Name: Lucy Salome FURMAN
Given Name: Lucy Salome
Birth: 7 Jun 1869 in Henderson, Kentucky
Death: 28 Aug 1958 in 26 Holly Street,, Cranford, NJ
Photo in 1898
Book author, settlement school educator and advocate against cruelty to animals. She worked as court stenographer in Evansville, IN early in her career.
For a brief autobiographical sketch click here.
Click for other documents and photos.
Biographical notes by Gary S. Collins:
She taught for many years at the Hindman Settlement School, Hindman, Knott County, Kentucky, starting about 1906. An article written by her early on about life at the school is reproduced from The Herald, Lexington, KY at http://freepages.history.rootsweb.com/~garyscottcollins/. The Hindman Settlement School is a fairly unique institution devoted to providing educational opportunities for isolate, rural folk. An excellent history of the school is available in the book "Challenge and Change in Appalachia: The Story of Hindman Settlement School", by Jess Stoddart (The University Press of Kentucky, 2002) ISBN 0-8131-2250-3. The book incisively informs the attitudes that motivated persons like Lucy Furman to become teachers in a small, rural school. The school has a web site at http://www.hindmansettlement.org/.
She was author of novels about Kentucky mountian folk. Author of "The Quare Women". She was awarded the George Fort Milton Award in 1932 as Southern woman writer accomplishing the most for her sex. She wrote stories for the "Ladies Home Journal", such as "The Slip-in", in 19xx. Also wrote "The Glass Window", "Mothering on Perilous" and "The Lonesome Road".
The Louisville Courier on 1 Dec 1940 had a two-page feature about her entitled "The 'Steel-Trap' Woman has a heart of gold", concerning long-standing efforts of her to promote humane treatment of animals, for example in the ways animal traps are designed. Nature Magazine, February 1942 had an article on her entitled "Ninety Pounds of Fight", about her wars against inhuman traps for animals. Nature Magazine, issue of February 1946 contained an article by her entitled "A Modern Infamy", concerning inhumane treatment of trapped animals.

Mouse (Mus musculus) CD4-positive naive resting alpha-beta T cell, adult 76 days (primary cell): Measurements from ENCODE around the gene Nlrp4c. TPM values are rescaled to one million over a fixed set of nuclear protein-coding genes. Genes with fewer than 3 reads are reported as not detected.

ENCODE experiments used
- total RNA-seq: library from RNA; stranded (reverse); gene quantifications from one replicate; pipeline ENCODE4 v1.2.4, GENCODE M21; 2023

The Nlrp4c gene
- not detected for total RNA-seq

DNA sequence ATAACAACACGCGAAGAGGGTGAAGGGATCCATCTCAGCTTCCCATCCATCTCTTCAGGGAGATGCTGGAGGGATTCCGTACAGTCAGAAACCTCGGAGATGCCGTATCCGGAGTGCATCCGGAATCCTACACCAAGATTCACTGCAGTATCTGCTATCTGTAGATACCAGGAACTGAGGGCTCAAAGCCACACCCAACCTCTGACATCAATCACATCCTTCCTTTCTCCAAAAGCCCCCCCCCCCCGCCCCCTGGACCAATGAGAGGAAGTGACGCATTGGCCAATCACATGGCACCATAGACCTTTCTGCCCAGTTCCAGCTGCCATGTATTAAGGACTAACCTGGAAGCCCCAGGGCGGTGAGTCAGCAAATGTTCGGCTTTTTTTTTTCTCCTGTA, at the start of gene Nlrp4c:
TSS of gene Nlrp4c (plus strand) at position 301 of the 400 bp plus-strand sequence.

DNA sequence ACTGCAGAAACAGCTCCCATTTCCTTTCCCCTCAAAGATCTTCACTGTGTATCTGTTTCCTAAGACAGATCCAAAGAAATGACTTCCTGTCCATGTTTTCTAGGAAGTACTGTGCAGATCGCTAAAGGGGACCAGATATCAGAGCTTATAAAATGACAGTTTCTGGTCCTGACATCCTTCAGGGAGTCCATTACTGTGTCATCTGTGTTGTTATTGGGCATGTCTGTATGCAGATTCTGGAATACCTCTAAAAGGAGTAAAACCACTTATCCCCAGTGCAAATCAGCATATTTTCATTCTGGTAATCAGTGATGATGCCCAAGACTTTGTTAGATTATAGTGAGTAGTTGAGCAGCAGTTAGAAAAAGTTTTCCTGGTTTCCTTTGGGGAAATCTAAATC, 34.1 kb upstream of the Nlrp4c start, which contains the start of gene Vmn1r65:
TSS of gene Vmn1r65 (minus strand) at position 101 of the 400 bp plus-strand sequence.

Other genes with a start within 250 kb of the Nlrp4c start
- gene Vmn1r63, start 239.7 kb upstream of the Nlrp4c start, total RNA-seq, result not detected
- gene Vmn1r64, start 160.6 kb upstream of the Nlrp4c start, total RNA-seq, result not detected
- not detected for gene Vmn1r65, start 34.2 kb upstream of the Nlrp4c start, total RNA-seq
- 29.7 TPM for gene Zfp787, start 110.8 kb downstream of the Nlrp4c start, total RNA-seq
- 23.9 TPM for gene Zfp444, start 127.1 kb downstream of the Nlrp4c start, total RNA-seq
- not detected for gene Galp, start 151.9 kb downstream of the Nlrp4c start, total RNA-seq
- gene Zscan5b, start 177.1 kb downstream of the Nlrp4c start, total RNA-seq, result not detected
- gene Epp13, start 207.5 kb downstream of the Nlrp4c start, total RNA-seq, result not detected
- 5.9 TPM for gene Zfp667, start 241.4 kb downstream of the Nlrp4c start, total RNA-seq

Second version of biographical notes by Gary S. Collins:
My great aunt, Lucy Salome Furman, wrote maybe ten books. Her first books in the 1890s were a sensation because she communicated attitudes and world views of peoples living in the backwoods (or boonies) of Appalachia in their own vernacular, something completely new at the time. She was one of a generation of women in the late 19th century who committed their lives to the betterment of humanity. They eschewed marriage because of the constraints on social action that it placed on women at the time. Marriage in the late 19th century, or any time before, doomed almost all women to a levell of domestic servitude that prevented any political activity for the common good. Like many of these women, Lucy was very active in the World Christian Temperance Union (WCTU), which strongly opposed consumption of alcohol--based on the deleterious effects that they felt it had on families and, more generally, on society.